London, UK: Chinese companies were using a loop hole in share market to fool people legally.
The Chinese companies have been using a loophole for decades to raise money from foreign investors by using a structure called variable interest entity, or VIE.
Usually, when investors purchase a stock, what they’re doing is buying a percentage of the company but that is not the case with Chinese companies listed on the Nasdaq and the New York Stock Exchange.
VIE uses two entities to raise money from foreign investors. The first is a shell company based somewhere outside China, usually the Cayman Islands. The second is a Chinese company that holds the licenses needed to do business in the country. The two entities are connected via a series of contracts.
When foreign investors buy shares in a company that uses a VIE, they’re purchasing stock in the foreign shell company — not the business in China, reported CNN.
Chinese firms have been using the structure for decades because foreign investors are not really allowed to own stakes in local firms in industries including tech. Still, Chinese companies want to raise money abroad.
Creating an offshore holding company that goes public helps Chinese companies get around those rules. Wall Street and the US regulators have long been cool with the arrangement, which gives American investors easy exposure to dynamic companies that are powering the world’s second-largest economy.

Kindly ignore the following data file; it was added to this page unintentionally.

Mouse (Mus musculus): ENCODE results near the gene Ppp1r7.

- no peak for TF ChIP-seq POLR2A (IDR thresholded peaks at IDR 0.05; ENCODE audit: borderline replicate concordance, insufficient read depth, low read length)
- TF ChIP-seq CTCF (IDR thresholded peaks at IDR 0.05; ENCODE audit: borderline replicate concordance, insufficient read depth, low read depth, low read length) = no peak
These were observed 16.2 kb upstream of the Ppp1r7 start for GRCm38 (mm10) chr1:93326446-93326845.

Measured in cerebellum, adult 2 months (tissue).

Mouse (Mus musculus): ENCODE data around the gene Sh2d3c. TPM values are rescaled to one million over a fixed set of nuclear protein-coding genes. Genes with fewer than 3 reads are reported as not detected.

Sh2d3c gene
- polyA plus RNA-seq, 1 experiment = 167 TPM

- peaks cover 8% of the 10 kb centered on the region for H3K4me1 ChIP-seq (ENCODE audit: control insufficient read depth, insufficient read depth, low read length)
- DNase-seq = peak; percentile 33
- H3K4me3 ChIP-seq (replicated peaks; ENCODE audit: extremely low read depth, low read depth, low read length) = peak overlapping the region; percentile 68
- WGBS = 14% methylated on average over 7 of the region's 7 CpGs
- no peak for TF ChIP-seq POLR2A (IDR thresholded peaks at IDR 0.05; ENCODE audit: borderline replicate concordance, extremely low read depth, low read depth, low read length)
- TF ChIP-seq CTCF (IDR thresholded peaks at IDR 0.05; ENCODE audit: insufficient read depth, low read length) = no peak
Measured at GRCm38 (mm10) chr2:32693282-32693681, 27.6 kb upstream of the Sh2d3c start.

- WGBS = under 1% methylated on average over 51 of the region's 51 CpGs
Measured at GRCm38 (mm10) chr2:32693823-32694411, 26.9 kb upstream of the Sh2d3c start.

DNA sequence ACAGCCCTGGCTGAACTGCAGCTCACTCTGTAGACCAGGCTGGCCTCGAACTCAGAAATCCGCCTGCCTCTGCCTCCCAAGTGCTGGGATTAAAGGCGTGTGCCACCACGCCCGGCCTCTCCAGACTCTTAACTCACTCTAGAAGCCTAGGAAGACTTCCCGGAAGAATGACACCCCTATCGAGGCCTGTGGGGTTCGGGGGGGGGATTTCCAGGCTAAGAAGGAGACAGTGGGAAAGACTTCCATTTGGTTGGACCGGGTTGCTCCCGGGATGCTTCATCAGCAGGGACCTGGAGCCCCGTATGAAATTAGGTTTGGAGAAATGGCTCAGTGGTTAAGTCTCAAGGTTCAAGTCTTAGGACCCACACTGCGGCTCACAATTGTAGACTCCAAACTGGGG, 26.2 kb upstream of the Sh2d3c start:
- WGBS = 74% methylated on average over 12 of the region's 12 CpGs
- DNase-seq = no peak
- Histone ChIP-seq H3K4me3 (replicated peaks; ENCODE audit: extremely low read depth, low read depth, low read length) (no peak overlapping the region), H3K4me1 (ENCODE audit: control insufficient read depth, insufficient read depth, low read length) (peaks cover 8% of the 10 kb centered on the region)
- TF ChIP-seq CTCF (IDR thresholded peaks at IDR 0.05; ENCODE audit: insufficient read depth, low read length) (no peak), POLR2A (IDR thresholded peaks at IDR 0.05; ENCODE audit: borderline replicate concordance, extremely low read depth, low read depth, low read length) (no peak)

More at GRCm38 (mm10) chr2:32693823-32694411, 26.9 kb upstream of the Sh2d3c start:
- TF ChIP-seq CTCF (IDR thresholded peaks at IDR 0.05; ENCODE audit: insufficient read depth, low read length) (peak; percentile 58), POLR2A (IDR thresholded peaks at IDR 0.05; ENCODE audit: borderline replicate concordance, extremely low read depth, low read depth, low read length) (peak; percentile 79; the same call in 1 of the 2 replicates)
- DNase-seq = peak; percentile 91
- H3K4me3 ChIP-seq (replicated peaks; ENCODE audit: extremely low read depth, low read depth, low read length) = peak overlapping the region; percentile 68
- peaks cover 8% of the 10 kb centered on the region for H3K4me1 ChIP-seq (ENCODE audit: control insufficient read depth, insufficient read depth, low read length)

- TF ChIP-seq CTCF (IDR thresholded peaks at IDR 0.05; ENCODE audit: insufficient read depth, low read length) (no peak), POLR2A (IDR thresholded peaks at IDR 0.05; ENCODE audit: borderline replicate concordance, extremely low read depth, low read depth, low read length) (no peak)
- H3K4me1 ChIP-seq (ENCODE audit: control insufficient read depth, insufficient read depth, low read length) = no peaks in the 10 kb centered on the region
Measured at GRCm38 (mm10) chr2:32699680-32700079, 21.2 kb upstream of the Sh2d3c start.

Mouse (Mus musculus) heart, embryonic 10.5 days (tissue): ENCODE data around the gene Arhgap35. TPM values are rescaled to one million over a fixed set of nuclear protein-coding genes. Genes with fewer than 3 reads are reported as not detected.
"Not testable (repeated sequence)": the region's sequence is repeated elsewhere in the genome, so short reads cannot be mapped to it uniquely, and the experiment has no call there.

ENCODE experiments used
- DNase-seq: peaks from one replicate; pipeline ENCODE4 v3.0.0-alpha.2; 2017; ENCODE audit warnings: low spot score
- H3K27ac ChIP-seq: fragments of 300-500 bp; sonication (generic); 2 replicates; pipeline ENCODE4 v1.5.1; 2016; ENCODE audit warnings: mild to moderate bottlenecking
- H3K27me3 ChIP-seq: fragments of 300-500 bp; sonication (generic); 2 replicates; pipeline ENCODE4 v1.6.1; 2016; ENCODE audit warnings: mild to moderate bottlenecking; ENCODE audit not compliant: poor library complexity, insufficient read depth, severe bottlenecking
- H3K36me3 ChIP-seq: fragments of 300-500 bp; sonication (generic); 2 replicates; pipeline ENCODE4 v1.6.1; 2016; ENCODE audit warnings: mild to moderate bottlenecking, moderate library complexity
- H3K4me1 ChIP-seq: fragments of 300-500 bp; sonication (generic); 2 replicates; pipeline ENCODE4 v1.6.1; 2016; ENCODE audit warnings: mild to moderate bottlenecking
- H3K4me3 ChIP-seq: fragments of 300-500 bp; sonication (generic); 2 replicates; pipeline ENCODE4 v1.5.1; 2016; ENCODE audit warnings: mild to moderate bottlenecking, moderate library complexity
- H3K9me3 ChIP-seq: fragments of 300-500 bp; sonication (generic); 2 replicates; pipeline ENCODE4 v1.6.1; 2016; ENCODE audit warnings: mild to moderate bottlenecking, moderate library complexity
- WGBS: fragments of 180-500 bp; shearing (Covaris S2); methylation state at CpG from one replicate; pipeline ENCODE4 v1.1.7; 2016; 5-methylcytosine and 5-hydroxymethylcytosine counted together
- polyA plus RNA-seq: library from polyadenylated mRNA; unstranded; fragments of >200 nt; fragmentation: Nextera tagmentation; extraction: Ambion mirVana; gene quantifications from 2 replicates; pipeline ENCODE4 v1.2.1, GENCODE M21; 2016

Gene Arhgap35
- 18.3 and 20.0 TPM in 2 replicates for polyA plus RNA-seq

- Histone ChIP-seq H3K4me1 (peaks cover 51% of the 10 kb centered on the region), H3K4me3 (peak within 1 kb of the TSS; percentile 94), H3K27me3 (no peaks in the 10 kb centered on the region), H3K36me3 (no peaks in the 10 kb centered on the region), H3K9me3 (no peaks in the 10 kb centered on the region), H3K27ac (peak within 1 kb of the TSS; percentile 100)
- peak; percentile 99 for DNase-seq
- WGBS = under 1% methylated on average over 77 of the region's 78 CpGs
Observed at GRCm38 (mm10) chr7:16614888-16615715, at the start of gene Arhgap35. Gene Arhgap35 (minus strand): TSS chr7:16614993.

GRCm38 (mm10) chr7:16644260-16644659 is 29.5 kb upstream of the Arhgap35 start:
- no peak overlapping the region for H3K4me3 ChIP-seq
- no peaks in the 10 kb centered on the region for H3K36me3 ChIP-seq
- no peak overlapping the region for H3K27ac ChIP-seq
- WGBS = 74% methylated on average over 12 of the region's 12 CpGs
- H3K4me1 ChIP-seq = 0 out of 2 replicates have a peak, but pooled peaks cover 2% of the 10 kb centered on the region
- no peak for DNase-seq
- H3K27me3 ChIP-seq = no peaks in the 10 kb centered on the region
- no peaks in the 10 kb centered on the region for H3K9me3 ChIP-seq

But there are huge risks. First, it’s not clear that the contracts that entitle foreign investors to the economic benefits produced by Chinese companies are enforceable. It’s also not clear whether VIEs are legal under Chinese law.
Didi says in its prospectus that its legal counsel believes that its VIE “is not in violation of mandatory provisions of applicable PRC [Chinese] laws,” and that its contracts are “valid and binding.”
But it also included a warning to potential investors.
Chinese companies are essentially telling Beijing that they are 100 per cent owned by Chinese citizens. Meanwhile, the same companies are telling foreign shareholders that they’re the real owners.
After decades of both Chinese and US regulators taking a relaxed approach, there are signs that both are becoming uncomfortable with VIEs.
US Securities and Exchange Commission boss Gary Gensler announced new disclosure rules on July 30 targeting VIEs, saying Chinese companies need to be clearer with US investors about the risks.
“I worry that average investors may not realize that they hold stock in a shell company rather than a China-based operating company,” he said.
One of the new SEC provisions will require Chinese companies to disclose “whether the operating company and the issuer, when applicable, received or were denied permission from Chinese authorities to list on US exchanges.”.